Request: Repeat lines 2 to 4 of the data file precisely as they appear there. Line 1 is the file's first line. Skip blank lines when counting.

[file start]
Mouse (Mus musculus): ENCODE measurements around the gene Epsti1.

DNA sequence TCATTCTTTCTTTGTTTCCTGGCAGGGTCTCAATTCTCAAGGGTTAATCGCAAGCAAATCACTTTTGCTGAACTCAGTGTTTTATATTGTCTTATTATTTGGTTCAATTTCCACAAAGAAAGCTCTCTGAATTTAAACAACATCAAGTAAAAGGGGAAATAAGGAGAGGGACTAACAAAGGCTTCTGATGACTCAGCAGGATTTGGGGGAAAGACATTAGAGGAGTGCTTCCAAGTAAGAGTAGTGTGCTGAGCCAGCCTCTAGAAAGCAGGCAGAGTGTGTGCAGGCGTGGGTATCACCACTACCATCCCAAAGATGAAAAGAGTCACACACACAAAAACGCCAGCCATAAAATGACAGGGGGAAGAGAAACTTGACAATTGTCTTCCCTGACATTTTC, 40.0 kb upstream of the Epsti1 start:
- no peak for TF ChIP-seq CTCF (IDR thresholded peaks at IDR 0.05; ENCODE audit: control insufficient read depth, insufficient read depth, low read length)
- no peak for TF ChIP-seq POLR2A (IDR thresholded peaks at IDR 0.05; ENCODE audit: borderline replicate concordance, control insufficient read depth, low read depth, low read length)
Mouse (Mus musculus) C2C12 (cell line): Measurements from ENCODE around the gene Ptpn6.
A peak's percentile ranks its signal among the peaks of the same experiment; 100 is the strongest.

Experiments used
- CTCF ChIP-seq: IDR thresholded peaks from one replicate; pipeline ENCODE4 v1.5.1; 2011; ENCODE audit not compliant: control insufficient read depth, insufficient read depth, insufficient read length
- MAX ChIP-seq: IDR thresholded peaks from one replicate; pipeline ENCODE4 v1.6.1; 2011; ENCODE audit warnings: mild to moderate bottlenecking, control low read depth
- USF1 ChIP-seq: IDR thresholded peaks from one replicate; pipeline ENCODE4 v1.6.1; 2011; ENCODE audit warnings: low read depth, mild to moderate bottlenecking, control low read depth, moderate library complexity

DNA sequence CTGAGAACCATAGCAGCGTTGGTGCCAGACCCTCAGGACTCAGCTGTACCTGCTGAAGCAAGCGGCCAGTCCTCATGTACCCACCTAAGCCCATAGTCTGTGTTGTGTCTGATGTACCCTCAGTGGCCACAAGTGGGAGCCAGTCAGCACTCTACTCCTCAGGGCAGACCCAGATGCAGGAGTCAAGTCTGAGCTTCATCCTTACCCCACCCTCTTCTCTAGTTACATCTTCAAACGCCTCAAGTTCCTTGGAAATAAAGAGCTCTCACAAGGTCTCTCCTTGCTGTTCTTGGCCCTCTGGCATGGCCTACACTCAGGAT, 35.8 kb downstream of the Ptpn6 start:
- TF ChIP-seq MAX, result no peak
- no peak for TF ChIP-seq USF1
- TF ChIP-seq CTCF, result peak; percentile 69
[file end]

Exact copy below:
DNA sequence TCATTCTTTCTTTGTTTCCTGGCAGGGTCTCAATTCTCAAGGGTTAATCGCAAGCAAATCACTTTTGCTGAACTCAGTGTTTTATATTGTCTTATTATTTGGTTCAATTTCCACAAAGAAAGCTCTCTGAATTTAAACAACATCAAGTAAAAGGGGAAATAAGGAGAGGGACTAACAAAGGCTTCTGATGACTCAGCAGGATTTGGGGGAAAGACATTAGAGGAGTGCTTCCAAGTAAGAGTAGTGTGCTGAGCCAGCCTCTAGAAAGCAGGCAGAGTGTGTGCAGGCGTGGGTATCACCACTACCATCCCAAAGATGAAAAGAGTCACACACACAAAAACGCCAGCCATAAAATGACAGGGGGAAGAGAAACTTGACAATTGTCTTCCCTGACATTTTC, 40.0 kb upstream of the Epsti1 start:
- no peak for TF ChIP-seq CTCF (IDR thresholded peaks at IDR 0.05; ENCODE audit: control insufficient read depth, insufficient read depth, low read length)
- no peak for TF ChIP-seq POLR2A (IDR thresholded peaks at IDR 0.05; ENCODE audit: borderline replicate concordance, control insufficient read depth, low read depth, low read length)